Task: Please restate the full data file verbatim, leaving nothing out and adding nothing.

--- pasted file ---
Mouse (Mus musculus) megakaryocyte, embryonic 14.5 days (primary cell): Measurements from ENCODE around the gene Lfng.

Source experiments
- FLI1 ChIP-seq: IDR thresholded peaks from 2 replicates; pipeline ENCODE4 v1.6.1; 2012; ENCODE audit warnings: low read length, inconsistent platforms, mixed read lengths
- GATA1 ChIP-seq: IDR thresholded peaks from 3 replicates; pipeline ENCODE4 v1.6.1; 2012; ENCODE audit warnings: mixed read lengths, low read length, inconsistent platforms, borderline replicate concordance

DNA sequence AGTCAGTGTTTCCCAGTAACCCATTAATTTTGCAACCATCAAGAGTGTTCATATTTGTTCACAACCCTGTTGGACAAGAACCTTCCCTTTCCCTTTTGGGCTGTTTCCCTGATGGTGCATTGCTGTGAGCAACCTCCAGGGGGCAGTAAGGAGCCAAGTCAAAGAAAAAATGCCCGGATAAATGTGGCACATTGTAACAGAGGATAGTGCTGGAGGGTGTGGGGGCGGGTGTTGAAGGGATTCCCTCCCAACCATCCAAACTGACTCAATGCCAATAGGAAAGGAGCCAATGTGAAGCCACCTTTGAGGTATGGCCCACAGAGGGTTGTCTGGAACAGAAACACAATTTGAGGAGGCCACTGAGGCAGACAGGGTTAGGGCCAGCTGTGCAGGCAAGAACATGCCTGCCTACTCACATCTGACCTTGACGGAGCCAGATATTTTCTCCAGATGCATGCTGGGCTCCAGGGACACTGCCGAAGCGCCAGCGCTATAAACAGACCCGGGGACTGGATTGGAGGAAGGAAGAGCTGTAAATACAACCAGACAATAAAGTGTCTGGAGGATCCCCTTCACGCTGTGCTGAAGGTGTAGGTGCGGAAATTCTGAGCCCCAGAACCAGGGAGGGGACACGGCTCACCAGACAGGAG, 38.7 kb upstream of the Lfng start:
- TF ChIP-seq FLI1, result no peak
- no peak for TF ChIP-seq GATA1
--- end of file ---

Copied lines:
Mouse (Mus musculus) megakaryocyte, embryonic 14.5 days (primary cell): Measurements from ENCODE around the gene Lfng.

Source experiments
- FLI1 ChIP-seq: IDR thresholded peaks from 2 replicates; pipeline ENCODE4 v1.6.1; 2012; ENCODE audit warnings: low read length, inconsistent platforms, mixed read lengths
- GATA1 ChIP-seq: IDR thresholded peaks from 3 replicates; pipeline ENCODE4 v1.6.1; 2012; ENCODE audit warnings: mixed read lengths, low read length, inconsistent platforms, borderline replicate concordance

DNA sequence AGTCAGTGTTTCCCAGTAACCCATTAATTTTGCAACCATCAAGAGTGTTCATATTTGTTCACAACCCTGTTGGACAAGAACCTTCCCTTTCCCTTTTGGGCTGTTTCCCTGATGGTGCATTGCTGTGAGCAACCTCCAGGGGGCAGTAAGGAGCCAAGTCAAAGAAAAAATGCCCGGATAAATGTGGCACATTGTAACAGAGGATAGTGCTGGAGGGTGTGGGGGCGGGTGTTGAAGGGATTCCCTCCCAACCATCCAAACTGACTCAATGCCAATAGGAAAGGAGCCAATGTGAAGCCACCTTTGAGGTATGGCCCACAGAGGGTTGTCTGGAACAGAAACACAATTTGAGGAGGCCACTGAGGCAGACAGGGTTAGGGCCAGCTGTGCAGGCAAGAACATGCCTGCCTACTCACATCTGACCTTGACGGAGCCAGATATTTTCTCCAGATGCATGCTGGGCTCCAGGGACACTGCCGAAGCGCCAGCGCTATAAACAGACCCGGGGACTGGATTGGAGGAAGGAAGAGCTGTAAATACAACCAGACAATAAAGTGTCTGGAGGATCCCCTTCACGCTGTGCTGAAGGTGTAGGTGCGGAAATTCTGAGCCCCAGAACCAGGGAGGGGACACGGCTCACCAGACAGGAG, 38.7 kb upstream of the Lfng start:
- TF ChIP-seq FLI1, result no peak
- no peak for TF ChIP-seq GATA1